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Re: Newbie-ish question: centralized debian place for X startup programs?

Jaime Herazo B. wrote:
Hi. This is a kinda newbieish question. I'm fond of wmaker, but from
time to time i get and try out other windowmanagers, mostly in my quest
for The One True Flashy Desktop, something to show-off linux to other people so they all go "wooooow!" :)
The problem is that i want to keep starting some stuff on X startup,
like a messaging client, some monitoring stuff, and other things. But i
wanna do it independently of the windowmanager chosen.

Is there a standard debian place for stuff like this? like a
$HOME/.startup file or something like that? that isn't dependant on the
windowmanager? if not, what would be a good place to start looking for

Use .xinitrc or .xsession. I believe using .xsession is supported by the most startup options - i.e. whether you use xinit, startx, xdm, or whatnot (but then why bother with a display manager for a personal system?).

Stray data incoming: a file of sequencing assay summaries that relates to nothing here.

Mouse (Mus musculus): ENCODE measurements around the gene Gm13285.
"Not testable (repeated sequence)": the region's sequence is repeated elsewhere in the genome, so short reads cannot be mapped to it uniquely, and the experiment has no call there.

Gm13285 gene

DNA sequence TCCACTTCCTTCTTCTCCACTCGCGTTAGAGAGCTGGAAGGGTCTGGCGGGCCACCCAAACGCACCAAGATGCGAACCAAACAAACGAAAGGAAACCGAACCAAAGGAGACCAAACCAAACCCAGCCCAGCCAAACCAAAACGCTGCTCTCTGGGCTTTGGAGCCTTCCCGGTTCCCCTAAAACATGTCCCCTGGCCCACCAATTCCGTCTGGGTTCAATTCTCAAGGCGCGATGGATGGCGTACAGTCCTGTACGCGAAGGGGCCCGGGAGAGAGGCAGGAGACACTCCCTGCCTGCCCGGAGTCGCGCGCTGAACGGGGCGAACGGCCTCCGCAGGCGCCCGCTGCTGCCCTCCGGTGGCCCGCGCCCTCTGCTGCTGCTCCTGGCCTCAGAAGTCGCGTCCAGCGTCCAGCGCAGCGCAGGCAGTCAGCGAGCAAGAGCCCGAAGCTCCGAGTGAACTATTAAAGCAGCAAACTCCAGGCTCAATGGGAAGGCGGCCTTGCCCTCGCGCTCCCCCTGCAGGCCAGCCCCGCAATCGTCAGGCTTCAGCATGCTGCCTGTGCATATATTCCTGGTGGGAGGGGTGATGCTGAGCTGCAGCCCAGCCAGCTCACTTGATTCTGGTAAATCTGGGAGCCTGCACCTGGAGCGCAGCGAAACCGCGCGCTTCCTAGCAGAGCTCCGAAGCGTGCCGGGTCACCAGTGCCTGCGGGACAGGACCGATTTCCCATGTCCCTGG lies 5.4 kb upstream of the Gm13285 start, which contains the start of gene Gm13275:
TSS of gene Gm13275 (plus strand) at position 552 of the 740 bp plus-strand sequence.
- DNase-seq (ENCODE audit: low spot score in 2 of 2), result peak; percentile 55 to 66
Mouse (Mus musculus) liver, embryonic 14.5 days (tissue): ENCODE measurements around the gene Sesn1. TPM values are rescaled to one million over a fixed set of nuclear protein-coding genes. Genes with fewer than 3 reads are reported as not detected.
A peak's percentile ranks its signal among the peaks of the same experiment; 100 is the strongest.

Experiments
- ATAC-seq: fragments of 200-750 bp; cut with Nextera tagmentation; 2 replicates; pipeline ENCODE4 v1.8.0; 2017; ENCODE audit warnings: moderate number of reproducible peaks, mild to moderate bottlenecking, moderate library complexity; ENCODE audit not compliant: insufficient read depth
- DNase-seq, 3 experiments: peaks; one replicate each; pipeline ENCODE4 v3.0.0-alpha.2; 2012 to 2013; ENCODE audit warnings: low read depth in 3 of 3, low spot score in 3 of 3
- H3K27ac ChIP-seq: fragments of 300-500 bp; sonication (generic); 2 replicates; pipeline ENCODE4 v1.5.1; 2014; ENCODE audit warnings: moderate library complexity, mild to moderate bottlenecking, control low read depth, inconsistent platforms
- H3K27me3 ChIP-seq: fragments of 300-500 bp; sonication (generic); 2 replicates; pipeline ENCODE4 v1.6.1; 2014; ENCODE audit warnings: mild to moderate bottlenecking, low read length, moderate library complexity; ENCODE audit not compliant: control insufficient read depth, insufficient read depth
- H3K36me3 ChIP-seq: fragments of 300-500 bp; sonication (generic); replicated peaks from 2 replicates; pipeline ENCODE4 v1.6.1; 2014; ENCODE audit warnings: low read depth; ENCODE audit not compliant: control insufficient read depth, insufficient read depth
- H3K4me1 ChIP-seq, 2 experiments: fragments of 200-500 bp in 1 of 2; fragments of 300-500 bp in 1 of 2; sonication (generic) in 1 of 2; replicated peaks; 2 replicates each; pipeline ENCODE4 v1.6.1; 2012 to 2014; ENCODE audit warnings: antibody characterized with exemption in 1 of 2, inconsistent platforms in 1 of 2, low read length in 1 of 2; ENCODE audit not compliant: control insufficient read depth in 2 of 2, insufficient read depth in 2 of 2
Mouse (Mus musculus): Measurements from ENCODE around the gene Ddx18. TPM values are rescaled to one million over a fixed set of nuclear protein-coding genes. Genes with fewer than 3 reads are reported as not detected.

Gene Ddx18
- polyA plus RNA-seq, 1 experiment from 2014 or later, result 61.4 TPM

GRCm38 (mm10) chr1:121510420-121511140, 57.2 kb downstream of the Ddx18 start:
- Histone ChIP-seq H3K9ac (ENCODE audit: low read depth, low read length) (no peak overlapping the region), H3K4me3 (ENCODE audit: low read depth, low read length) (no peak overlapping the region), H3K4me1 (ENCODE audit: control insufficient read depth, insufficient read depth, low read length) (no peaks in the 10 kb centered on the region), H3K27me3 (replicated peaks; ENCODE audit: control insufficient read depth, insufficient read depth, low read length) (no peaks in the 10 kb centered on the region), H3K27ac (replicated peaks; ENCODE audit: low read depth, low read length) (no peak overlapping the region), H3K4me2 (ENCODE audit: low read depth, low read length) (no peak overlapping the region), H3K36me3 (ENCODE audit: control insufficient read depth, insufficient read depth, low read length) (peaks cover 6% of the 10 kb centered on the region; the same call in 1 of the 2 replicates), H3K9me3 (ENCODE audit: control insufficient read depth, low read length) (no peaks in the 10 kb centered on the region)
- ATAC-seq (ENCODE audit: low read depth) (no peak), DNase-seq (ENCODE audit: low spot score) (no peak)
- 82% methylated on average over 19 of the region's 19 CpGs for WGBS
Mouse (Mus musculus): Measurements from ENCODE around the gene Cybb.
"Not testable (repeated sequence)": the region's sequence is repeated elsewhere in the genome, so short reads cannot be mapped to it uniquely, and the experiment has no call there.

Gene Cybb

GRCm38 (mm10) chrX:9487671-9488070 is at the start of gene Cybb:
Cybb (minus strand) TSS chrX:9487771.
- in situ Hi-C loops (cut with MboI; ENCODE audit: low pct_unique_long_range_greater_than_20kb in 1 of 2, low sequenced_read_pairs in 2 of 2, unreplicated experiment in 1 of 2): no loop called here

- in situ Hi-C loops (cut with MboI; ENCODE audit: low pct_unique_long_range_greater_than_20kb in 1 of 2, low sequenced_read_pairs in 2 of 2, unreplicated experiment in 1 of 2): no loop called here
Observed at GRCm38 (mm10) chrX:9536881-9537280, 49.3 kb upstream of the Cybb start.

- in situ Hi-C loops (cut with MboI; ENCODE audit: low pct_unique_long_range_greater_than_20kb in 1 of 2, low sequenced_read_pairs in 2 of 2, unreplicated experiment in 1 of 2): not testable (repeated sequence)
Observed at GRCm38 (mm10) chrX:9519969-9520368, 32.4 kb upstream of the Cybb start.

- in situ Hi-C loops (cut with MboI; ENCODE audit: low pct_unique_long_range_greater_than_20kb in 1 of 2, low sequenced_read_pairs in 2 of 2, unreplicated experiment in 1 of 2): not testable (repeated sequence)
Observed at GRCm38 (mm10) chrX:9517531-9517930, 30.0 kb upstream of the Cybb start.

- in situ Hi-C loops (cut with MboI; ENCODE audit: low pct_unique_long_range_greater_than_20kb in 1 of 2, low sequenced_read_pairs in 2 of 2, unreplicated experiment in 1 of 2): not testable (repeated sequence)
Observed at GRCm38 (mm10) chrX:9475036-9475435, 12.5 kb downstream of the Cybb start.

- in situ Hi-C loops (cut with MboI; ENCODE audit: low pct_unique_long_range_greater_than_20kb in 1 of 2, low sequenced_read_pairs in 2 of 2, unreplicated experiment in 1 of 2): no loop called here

For an example with a very informative (and thorough) explanation, see /usr/share/doc/xfree86-common/examples/xsession.gz (on sid, but should be there in woody too).

I usually start X with startx on this computer, and currently my
.xinitrc looks like (a few lines commented out I don't use anymore):

#xsetroot -solid black
xloadimage -center -onroot -border black img/Fire_eye_1600x1200.jpg
xset r rate 250 40
#wmcpu &
#wmitime &
#wmnd &

X will close once the openbox process is terminated. If I wanted to, say, after the xset line launch xclock or maybe xload, I would write it as "xclock &". The '&' (background) is important for anything that does not return immediately (xloadimage and xset return immediately after performing the specified operation). Otherwise execution of the script would stall on xclock and not get to openbox until xclock terminated.

It should be fairly straightforward, but ask if you have any questions, or have in mind any nifty things that you would like to be able to do with it. Debian really supports a very large number of window managers and X utilities apart from standard GNOME and KDE bulk.

And if you want to run openbox3, I will gladly sing its praises! Although for me it is a close call between openbox, window maker, fluxbox, and afterstep.


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